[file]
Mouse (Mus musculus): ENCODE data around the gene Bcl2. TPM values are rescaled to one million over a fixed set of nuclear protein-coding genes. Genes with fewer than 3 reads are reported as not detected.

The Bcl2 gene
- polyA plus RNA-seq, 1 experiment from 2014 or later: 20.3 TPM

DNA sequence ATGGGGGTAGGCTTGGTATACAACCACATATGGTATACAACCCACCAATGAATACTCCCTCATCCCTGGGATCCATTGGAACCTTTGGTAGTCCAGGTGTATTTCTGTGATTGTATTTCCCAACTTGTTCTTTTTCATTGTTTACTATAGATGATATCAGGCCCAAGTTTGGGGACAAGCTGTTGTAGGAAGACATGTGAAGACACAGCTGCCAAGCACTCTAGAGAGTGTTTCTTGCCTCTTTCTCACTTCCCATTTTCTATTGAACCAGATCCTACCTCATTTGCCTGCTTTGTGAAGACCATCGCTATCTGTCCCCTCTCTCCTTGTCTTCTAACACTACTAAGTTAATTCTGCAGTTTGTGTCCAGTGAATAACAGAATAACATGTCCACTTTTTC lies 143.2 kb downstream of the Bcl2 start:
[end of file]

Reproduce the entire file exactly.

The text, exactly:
Mouse (Mus musculus): ENCODE data around the gene Bcl2. TPM values are rescaled to one million over a fixed set of nuclear protein-coding genes. Genes with fewer than 3 reads are reported as not detected.

The Bcl2 gene
- polyA plus RNA-seq, 1 experiment from 2014 or later: 20.3 TPM

DNA sequence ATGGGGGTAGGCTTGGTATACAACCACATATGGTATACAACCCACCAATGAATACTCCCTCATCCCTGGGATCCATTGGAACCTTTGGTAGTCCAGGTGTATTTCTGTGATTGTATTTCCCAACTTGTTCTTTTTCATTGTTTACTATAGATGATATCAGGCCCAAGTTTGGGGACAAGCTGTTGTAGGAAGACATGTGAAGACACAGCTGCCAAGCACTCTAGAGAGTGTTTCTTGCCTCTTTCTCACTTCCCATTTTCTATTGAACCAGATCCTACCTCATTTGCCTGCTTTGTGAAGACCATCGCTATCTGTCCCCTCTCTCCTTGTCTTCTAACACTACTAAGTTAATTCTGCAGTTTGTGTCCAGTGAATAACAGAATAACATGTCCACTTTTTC lies 143.2 kb downstream of the Bcl2 start: